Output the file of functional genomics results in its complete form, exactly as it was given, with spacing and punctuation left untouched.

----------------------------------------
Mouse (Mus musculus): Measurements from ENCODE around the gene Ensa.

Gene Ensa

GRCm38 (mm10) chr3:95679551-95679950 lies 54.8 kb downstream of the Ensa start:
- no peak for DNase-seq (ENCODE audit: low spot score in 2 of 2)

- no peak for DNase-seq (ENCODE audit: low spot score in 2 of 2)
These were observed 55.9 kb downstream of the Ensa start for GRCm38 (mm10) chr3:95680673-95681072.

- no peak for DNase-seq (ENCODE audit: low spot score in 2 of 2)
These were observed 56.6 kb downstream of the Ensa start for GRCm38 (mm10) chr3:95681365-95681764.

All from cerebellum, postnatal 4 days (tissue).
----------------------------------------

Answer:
Mouse (Mus musculus): Measurements from ENCODE around the gene Ensa.

Gene Ensa

GRCm38 (mm10) chr3:95679551-95679950 lies 54.8 kb downstream of the Ensa start:
- no peak for DNase-seq (ENCODE audit: low spot score in 2 of 2)

- no peak for DNase-seq (ENCODE audit: low spot score in 2 of 2)
These were observed 55.9 kb downstream of the Ensa start for GRCm38 (mm10) chr3:95680673-95681072.

- no peak for DNase-seq (ENCODE audit: low spot score in 2 of 2)
These were observed 56.6 kb downstream of the Ensa start for GRCm38 (mm10) chr3:95681365-95681764.

All from cerebellum, postnatal 4 days (tissue).